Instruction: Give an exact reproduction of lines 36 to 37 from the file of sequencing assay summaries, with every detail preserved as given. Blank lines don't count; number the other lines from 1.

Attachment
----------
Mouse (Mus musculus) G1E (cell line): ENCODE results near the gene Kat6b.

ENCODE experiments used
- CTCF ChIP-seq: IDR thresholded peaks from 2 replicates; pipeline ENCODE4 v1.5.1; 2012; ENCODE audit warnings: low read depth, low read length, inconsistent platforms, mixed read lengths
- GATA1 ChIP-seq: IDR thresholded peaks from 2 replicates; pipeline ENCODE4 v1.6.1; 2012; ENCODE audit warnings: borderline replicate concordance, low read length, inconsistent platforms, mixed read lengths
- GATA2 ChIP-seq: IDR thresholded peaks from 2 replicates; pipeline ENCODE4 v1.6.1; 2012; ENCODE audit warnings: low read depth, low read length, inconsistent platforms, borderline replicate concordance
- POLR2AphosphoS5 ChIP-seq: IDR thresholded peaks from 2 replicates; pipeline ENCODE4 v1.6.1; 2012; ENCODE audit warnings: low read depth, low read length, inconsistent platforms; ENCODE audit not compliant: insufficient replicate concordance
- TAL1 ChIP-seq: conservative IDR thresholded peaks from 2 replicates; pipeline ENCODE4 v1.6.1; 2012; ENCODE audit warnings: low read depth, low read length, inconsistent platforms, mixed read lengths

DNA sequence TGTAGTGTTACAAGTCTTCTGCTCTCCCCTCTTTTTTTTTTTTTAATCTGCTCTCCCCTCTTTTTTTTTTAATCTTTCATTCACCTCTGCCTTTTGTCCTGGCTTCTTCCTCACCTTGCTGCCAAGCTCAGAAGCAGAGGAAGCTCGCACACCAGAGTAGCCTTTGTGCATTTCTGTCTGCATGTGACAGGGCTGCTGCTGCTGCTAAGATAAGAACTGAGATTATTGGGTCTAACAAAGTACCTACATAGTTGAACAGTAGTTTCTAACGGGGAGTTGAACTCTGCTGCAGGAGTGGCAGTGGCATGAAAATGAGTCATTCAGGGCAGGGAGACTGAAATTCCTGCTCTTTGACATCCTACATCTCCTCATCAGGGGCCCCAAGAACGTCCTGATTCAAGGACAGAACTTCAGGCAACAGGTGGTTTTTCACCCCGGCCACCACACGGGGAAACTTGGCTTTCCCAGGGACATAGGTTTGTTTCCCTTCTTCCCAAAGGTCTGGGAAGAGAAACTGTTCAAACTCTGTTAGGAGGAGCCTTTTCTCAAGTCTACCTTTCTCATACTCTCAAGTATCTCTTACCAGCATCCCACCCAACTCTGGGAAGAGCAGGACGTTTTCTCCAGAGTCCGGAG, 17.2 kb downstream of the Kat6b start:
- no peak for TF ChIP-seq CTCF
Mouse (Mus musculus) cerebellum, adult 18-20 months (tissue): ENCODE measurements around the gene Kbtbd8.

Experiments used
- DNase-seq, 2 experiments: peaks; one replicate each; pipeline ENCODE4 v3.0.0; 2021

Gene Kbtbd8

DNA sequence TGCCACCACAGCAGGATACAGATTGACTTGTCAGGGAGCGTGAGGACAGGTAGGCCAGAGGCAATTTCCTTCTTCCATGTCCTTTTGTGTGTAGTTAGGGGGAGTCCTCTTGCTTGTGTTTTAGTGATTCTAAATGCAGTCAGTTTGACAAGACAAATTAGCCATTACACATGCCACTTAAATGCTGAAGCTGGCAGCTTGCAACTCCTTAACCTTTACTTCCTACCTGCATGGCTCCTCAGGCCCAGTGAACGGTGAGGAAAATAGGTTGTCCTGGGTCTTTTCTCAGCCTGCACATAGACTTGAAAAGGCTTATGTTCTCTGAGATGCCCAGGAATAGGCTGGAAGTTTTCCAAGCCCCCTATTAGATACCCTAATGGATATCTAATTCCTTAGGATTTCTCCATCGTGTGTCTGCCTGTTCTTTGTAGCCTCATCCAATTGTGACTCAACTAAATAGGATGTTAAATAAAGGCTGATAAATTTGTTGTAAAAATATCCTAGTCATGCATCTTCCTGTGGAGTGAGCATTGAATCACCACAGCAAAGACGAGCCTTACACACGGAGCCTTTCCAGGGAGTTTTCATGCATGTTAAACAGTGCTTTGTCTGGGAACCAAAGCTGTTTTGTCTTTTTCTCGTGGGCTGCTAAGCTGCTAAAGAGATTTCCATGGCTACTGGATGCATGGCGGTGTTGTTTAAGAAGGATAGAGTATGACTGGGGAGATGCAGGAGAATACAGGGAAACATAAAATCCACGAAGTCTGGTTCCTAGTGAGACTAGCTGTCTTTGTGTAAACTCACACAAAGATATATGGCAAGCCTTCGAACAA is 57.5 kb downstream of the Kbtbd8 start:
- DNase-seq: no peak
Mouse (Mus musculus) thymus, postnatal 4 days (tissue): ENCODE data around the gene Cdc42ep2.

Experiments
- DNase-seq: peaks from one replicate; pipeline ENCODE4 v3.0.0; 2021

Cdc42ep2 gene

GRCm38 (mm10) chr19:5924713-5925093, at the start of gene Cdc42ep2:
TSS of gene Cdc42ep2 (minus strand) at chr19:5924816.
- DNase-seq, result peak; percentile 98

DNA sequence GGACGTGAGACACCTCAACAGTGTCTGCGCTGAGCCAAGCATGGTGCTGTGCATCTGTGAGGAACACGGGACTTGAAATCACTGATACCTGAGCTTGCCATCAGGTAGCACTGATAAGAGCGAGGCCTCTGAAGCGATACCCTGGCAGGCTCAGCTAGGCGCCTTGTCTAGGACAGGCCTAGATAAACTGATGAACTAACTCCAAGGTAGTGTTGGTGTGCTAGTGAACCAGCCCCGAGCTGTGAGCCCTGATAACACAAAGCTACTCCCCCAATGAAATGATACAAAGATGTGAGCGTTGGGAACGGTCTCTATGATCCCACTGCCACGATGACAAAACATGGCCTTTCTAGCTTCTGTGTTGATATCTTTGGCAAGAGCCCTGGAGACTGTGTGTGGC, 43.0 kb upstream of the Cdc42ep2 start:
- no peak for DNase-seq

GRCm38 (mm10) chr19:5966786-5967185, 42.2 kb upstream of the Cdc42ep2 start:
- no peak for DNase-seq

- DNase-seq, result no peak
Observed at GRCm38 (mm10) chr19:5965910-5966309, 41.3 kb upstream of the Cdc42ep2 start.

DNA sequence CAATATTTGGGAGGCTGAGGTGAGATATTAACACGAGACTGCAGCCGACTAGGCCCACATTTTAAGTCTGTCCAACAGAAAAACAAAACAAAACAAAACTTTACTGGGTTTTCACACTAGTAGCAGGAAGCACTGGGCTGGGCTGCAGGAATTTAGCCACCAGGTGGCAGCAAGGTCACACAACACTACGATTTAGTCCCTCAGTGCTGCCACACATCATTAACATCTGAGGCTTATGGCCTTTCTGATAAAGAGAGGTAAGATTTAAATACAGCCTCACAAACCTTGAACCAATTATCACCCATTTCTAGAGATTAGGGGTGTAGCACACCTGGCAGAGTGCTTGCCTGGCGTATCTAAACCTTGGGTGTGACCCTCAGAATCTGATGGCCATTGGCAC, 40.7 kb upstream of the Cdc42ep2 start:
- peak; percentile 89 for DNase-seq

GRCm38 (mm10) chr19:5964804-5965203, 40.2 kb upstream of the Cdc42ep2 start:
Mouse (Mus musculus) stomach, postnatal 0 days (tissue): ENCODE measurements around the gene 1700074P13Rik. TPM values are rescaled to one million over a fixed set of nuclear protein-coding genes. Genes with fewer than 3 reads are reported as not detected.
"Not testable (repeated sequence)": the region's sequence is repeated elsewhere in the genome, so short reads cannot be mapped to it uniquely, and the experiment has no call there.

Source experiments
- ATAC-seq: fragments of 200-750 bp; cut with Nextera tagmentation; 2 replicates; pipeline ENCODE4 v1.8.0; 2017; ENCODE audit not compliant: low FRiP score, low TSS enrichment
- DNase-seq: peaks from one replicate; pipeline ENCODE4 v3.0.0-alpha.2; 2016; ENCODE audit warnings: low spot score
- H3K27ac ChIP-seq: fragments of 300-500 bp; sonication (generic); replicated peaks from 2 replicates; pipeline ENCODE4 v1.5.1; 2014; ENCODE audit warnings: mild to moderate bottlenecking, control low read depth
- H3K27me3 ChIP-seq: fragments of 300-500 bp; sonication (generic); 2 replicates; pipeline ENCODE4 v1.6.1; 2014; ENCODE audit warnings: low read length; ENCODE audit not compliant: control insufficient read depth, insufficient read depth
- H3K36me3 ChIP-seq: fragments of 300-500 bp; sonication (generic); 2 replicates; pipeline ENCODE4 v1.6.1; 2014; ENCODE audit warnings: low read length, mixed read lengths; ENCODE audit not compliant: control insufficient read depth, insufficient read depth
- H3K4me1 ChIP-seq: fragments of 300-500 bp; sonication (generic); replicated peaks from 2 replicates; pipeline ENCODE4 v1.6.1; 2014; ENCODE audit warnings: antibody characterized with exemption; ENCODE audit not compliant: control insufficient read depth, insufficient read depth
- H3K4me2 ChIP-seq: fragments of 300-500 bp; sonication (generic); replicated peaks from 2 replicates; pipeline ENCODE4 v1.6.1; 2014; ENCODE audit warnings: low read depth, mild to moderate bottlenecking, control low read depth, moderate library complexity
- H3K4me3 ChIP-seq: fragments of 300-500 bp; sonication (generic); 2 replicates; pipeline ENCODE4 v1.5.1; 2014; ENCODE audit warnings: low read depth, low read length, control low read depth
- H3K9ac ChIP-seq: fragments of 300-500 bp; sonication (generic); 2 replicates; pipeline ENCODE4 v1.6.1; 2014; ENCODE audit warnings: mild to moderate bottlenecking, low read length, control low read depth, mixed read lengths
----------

- DNase-seq: peaks from one replicate; pipeline ENCODE4 v3.0.0-alpha.2; 2016; ENCODE audit warnings: low spot score
- H3K27ac ChIP-seq: fragments of 300-500 bp; sonication (generic); replicated peaks from 2 replicates; pipeline ENCODE4 v1.5.1; 2014; ENCODE audit warnings: mild to moderate bottlenecking, control low read depth